Sunday, August 26, 2007

Parking lot plovers and Long-billed Dowitcher

[Semi-palmated Plover in the parking lot, Cape May Point State Park today. Photo by Don Freiday]
I planned to meet a friend at Cape May Point State Park this morning, and arriving a little early at 6:45 a.m. I noticed some little brown "House Sparrows" foraging in the parking lot. They were only sparrows until they flew ahead of the car, and I thought, gee they have long tails, they look almost like semi-plovers. Which is what they were, 6 of them, wandering the lot and drinking from the puddles.

We walked the park trails, and yup, we found the Baird's Sandpiper again (sorry, Jason!). If you try for the Baird's, make sure you check the southeast corner of Bunker Pond. There's a spot where you walk a bit to the inland side of the first plover pond and there's a break in the bayberry lining the pond, with that wet grassy habitat that Baird's likes so much. While we were watching the Baird's, two Upland Sandpipers flew over, calling.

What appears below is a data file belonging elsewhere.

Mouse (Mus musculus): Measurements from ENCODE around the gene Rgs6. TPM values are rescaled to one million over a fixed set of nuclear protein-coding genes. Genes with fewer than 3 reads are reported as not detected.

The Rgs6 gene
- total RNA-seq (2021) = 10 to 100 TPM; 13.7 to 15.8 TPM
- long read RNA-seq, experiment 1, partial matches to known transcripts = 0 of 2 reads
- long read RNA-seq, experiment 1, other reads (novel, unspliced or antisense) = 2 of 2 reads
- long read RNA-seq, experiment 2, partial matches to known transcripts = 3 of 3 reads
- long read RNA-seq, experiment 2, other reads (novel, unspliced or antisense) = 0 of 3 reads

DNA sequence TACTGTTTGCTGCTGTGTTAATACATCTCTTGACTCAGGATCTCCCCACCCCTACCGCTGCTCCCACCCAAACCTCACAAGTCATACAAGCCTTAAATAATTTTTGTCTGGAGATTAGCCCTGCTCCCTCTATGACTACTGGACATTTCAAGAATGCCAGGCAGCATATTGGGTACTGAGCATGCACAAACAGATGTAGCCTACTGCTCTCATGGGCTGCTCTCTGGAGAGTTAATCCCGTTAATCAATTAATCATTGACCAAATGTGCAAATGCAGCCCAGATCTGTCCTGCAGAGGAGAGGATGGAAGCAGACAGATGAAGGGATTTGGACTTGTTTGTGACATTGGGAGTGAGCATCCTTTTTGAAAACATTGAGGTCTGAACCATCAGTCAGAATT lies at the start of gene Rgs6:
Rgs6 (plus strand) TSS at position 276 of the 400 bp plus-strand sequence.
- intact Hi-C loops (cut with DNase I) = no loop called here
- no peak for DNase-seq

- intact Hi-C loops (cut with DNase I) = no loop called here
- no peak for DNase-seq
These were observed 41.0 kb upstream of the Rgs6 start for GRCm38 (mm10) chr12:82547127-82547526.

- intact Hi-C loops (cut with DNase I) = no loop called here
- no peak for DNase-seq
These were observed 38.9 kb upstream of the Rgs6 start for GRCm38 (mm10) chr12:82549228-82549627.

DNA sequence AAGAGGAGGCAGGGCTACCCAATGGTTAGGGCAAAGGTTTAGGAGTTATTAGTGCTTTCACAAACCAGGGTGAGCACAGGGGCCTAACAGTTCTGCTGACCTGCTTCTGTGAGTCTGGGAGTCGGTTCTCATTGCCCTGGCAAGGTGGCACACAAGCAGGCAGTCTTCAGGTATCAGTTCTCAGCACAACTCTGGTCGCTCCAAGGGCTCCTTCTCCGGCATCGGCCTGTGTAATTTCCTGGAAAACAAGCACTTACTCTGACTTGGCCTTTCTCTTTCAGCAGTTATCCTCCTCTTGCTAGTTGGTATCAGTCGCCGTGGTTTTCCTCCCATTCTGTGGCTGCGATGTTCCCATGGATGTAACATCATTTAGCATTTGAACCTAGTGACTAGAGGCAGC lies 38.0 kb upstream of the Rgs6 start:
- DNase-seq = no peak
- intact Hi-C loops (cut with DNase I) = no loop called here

A Long-billed Dowitcher was very cooperative at the "shorebird island" and penninsula on Bunker Pond, near the hawk watch, posing for a photograph:

[Long-billed Dowitcher, adult well along to winter plumage, with two juvenile Short-billeds in front. Note the Long-billed's rounder body and overall sooty appearance, and that wash of reddish still retained on the undertail coverts. Photo by Don Freiday).

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